Before the pirate tours came along, the legacy of pirates in the Lowcountry had been reduced to caricatures on mini-golf courses and restaurant menus. But were there ever real pirates in the Lowcountry?
The area is full of vibrant lore, the most well-known of which is the legend of Gorez Goz. A bloodthirsty Spanish plunderer, Goz chased a local Indian maiden into a tree but got stuck, with his beard hopelessly ensnared in the tree branches. After he died, his grey beard continued to grow and spread, creating what we now call Spanish Moss.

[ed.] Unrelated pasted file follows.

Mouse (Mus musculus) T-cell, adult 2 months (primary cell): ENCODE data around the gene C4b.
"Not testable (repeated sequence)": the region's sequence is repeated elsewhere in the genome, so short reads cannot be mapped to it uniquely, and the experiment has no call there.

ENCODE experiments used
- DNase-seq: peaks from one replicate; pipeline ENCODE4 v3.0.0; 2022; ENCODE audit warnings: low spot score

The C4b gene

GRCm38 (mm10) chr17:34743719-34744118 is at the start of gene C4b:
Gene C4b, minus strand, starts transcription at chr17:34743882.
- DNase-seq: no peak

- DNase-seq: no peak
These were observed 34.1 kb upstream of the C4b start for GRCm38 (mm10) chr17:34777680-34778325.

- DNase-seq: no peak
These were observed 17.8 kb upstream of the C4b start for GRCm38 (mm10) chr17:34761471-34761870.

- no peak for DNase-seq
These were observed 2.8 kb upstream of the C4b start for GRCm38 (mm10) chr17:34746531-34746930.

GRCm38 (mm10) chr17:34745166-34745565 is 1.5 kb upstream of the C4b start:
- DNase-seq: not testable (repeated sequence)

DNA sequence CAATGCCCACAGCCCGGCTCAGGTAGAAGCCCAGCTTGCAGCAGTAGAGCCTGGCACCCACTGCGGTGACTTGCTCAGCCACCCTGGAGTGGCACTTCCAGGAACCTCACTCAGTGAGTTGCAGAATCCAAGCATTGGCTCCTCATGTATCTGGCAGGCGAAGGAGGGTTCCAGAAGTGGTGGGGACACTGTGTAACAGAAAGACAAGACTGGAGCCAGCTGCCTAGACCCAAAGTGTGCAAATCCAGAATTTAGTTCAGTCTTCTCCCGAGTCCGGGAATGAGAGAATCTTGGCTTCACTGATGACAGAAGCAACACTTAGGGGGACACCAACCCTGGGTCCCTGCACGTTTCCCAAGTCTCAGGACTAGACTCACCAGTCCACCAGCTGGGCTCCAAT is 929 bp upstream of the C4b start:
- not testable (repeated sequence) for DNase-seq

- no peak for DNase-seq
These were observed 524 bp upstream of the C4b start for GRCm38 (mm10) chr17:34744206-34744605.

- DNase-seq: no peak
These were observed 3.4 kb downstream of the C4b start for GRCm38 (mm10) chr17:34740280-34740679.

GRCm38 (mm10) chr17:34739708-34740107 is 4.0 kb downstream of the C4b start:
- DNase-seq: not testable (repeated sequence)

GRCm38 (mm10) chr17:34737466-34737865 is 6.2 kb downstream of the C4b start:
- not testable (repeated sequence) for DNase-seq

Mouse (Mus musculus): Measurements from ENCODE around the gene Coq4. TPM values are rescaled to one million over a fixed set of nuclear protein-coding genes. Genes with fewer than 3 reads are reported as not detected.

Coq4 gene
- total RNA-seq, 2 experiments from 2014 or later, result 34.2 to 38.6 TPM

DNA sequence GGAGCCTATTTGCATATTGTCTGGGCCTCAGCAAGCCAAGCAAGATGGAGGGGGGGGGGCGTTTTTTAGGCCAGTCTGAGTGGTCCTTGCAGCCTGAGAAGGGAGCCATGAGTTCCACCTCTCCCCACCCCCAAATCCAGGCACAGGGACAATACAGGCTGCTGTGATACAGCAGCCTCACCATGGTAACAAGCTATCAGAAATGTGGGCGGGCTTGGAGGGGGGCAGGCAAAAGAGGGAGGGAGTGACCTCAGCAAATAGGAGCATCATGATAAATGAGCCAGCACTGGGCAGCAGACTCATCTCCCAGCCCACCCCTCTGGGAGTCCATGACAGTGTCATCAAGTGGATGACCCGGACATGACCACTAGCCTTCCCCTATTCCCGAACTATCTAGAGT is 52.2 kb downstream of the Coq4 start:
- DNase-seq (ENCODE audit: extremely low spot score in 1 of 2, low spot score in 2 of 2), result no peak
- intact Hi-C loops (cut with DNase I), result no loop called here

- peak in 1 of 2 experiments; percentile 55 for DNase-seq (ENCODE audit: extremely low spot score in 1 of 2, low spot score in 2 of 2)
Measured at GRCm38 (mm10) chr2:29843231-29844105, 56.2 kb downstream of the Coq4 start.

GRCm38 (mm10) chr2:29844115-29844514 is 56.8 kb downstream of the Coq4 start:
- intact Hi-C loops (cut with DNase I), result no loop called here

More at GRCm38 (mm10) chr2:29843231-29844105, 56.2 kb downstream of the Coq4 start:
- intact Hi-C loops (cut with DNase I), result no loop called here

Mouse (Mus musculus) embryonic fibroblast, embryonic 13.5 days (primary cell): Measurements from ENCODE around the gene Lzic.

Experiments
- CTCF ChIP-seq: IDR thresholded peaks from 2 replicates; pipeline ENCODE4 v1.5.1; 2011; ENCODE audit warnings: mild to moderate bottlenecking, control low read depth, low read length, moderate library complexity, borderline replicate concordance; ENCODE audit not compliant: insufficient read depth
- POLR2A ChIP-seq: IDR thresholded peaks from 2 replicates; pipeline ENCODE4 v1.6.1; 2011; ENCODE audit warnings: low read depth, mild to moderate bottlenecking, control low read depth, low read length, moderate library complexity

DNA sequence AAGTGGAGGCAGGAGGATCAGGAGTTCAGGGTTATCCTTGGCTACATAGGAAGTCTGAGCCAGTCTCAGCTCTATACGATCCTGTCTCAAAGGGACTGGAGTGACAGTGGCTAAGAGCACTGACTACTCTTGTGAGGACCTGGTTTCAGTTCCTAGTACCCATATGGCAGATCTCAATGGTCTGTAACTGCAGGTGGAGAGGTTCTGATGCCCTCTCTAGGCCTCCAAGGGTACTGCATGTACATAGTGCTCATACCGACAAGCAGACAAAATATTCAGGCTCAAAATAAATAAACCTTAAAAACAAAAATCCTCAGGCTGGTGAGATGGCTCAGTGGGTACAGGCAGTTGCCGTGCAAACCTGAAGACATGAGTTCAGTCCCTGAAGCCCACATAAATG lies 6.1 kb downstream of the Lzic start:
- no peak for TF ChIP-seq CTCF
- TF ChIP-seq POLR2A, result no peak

History points to some real-world tales of piracy too. But, with traditional Lowcountry hospitality, the pirates were embraced at first, according to Beaufort County Public Library documents. For a quarter century after Charleston was founded in 1690, the city mingled eagerly with its pirate visitors, allowing them to booze and spend freely while at port as locals purchased stolen goods from the boats at low prices. Charlestonians saw the trade as good for the economy, but the royal government eventually began a crackdown.